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Friday, October 9, 2009

Nuclear sub delivery may be delayed

Moscow, Oct. 8: The delivery of an Akula-II class Nerpa nuclear submarine to the Indian Navy could be further delayed as repairs on the underwater vessel have been hit by a crash-crunch faced by the Russian shipyard.
Although the pre-delivery factory trials have been successfully completed after last November’s mishap claiming 20 lives of technical staff and crew members, the shipyard has its power supply cut for non-payment electricity bills, hampering the work on Nerpa, general director of Amur Shipyard Nikolai Povzy said on Thursday.
Russia was to deliver the Nerpa nuclear attack submarine to the Indian Navy on 10-year lease in June-July. —PTI and ASIAN AGE

Russia starts construction of three frigates for Indian Navy

Moscow: Russian shipyards here launched full scale construction of three more KRIVAK class stealth frigates to be armed with anti-ship version of BrahMos cruise missiles for the Indian Navy.

The three new warships would be delivered to India in 2011-2012, a Russian official said.

The new frigates of Project 1135 have been christened as INS Teg (Sabre), Tarkash (Quiver) and Trikand (Bow) by President Pratibha Patil by a special decree and are follow up order by India under a USD 1.6 billion deal signed in 2007.

"The hulls of the three frigates are ready and are on the launching berth. Equipment has been loaded on two frigates and first of these would be launched later this month," the Yantar Naval shipyard said in a statement.

 Earlier, Russia's St Petersburg based Baltiisky Zavod shipyard had built INS Talwar, INS Trishul and INS Tabar.

Indian Air Force confident of combat capabilities: ACM Naik

HINDON: If you thought IAF despite being one-third the strength of the Chinese air force could not hold its own, cast aside any such doubts. AirChief Marshal P V Naik says IAF is quite confident of its combat capabilities. 

" Yeh chhota mota, chunnu munnu air force nahi hai. Jitna bhi strength hain abhi, kafi hai. Lekhin isse zyada hona chaiye (This is not a rag-tag air force. The strength we have now is enough. But it should grow in the future),'' said ACM Naik, on the sidelines of the IAF Day parade and flypast here on Thursday. 

The IAF chief said though the force's fighter squadron strength was currently down to 32-33 (despite having an authorised strength of 39.5 squadrons), it would gradually increase and attain the desired strength by 2022.

As earlier reported by TOI, with both China and Pakistan bolstering their air combat fleets, IAF now wants another 50 Sukhoi-30MKI multi-role "air dominance'' fighters to cater for any contingency on both the eastern and western fronts.

These 50 new Sukhois will in addition to the 230 of these twin-seater fighters already contracted from Russia in three deals worth upwards of $8.5 billion. IAF has already inducted 105 of the 230 Sukhois till now.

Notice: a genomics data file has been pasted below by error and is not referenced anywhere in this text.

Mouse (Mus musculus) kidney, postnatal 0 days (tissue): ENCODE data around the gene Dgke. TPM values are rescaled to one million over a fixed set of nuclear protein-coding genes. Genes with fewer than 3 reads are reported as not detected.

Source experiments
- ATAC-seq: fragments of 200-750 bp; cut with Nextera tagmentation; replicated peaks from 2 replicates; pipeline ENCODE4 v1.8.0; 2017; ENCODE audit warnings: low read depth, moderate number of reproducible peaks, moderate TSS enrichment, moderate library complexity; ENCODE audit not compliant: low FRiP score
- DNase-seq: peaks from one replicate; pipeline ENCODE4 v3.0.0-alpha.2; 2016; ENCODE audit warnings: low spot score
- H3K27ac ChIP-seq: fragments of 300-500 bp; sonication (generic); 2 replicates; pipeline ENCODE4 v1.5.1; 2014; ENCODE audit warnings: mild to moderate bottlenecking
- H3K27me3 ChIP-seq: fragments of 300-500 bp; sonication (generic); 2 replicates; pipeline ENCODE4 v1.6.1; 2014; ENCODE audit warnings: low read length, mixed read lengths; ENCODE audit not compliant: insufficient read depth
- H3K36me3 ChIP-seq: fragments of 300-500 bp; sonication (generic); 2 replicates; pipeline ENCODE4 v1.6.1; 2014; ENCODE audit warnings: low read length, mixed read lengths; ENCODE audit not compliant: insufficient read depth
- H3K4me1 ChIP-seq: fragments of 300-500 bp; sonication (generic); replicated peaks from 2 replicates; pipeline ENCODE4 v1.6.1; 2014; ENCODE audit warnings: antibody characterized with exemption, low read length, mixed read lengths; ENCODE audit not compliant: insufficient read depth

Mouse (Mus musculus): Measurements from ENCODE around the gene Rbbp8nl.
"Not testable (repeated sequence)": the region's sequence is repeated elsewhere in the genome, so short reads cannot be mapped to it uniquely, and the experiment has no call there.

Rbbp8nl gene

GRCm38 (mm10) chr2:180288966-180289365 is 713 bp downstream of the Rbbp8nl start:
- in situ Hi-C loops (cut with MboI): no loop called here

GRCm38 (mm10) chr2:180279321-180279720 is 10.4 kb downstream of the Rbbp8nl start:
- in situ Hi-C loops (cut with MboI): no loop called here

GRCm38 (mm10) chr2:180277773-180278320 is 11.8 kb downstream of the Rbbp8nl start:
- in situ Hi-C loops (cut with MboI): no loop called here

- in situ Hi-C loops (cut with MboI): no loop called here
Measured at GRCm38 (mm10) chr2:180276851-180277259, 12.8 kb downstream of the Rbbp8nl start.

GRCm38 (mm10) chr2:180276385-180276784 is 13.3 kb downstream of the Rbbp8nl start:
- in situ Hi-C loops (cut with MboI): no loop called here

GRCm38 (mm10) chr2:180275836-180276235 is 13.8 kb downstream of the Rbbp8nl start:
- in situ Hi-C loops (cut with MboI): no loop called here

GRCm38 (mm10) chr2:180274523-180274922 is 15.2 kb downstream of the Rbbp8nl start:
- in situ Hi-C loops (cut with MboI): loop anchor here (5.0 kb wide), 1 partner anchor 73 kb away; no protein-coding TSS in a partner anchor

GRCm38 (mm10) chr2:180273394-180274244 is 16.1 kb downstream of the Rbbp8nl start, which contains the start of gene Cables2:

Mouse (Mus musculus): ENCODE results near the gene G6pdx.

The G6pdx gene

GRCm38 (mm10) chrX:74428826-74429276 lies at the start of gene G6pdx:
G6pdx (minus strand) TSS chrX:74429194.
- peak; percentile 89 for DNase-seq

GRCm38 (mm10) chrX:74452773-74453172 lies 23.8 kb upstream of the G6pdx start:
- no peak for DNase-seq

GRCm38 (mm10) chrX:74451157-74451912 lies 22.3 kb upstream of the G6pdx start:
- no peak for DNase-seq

In its quest to emerge as a "strategic aerospace force'', IAF has embarked on a major modernisation drive, which ranges from Israeli AWACS (airborne warning and control systems) and aerostat radars to American C-130J `Super Hercules' heavy-lift aircraft and Russian Mi-17-1V helicopters, as also additional mid-air refuellers, quick-reaction surface-to-air missile systems and the like.


New Delhi, Oct 8 (IANS) An Indian Army Major-General who was denied promotion for over two years was Thursday given some relief with the Delhi High Court asking the army to give him his due promotion.
The court also imposed a fine of Rs.10,000 on the army for not obeying the court’s earlier directions.

A division bench comprising of Justice Sanjay Kishan Kaul and Justice M.C. Garg asked the army to promote Major-General A.K. Kapur, who has already served 37 years, to the rank of Lieutenant-General.
Kapur has been denied promotion since 2007 even after the recommendations of the special selection board (SSB).
However, the army contended before the court that since two cases were registered against Kapur by the Central Bureau of Investigation (CBI), he could not be promoted.
“Taking note of the fact that the SSB had been held after the first information report (FIR) was registered and yet the SSB in its own wisdom had recommended the petitioner for promotion, finding nothing adverse in his career profile, proves that his case should be re-examined,” the bench said.
The court also noted that in the two cases registered by the CBI nothing has come on record against the petitioner and a pending inquiry cannot be the only basis for not giving him promotion.
“Mere pendency of a vigilance case would not come in the way of promotion of an officer,” the bench said.
“The CBI enquiry had produced no results…and despite waiting for a period of 10 months no recommendation have been made by the CBI and then the petitioner approached the court,” the bench said.
The court also took note of the fact that since Kapur is retiring Nov 30, 2009, his opportunity to earn his rank would be defeated.
“No amount of subsequent monetary compensation is a substitute for holding the rank. The privilege to wear the uniform and the rank is only of the armed services, paramilitary services and the police and it is the aim of any officer to hold the highest rank and wear the same on his shoulder.”

Red threat for youths

Ranchi, Oct. 8: Maoists have threatened village youths of dire consequences if they join the Indian Army. 

Posters warning youths of dire consequences were noticed on the walls of several houses in some villages under Rania police station, Khunti, first on Tuesday night, but no one dared to remove them. These villages are located about 55km from Ranchi. 

The posters remained pasted on the walls of mud houses and even the government-run primary school buildings till Wednesday afternoon.